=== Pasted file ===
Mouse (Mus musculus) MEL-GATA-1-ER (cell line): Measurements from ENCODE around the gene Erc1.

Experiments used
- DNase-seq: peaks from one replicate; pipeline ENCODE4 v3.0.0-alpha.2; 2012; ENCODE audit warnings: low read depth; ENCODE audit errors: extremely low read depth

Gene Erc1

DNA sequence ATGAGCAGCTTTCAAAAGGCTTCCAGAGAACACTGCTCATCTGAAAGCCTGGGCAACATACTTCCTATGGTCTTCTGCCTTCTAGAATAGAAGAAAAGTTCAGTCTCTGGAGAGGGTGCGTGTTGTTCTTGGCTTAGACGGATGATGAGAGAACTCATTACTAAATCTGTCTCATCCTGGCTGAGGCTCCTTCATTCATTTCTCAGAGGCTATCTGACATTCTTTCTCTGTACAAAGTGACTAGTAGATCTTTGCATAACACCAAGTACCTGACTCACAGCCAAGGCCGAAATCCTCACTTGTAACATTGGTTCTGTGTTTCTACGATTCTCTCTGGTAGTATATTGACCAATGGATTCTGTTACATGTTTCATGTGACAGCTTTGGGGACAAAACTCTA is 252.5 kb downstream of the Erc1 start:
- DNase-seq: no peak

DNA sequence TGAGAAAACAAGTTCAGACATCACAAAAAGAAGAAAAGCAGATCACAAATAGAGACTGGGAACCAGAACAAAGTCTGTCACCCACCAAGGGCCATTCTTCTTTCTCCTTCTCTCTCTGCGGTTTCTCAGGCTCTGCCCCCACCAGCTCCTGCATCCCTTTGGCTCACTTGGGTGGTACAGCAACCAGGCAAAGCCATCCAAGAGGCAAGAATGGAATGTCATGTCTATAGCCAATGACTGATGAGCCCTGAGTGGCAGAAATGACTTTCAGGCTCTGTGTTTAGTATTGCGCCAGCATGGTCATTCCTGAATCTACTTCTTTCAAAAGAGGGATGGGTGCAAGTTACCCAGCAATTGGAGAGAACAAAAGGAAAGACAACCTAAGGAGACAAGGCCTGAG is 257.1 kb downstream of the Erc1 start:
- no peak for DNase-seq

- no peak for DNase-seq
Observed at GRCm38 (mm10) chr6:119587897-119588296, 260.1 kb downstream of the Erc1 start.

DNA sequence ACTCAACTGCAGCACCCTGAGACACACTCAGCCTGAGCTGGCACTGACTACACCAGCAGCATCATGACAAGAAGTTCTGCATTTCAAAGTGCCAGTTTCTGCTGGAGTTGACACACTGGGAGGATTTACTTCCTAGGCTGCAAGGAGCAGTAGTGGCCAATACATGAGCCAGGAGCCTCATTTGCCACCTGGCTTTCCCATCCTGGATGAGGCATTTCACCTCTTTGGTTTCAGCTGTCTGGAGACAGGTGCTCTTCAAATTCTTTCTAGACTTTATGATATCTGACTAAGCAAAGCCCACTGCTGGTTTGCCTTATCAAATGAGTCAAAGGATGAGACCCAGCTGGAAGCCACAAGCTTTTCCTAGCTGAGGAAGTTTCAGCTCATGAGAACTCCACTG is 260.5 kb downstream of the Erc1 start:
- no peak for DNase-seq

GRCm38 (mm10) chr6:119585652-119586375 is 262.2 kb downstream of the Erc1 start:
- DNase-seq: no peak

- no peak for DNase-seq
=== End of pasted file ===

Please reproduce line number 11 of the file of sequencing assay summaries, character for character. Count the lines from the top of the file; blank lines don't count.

DNA sequence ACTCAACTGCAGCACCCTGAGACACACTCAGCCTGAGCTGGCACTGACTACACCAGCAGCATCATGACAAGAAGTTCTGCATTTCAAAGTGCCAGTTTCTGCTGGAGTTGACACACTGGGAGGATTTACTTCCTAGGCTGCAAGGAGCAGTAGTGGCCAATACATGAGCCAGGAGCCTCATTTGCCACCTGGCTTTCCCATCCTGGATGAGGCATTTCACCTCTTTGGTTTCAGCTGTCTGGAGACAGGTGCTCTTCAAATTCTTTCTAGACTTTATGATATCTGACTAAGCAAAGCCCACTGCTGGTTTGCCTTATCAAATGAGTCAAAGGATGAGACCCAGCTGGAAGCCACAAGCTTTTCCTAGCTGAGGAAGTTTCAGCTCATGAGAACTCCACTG is 260.5 kb downstream of the Erc1 start: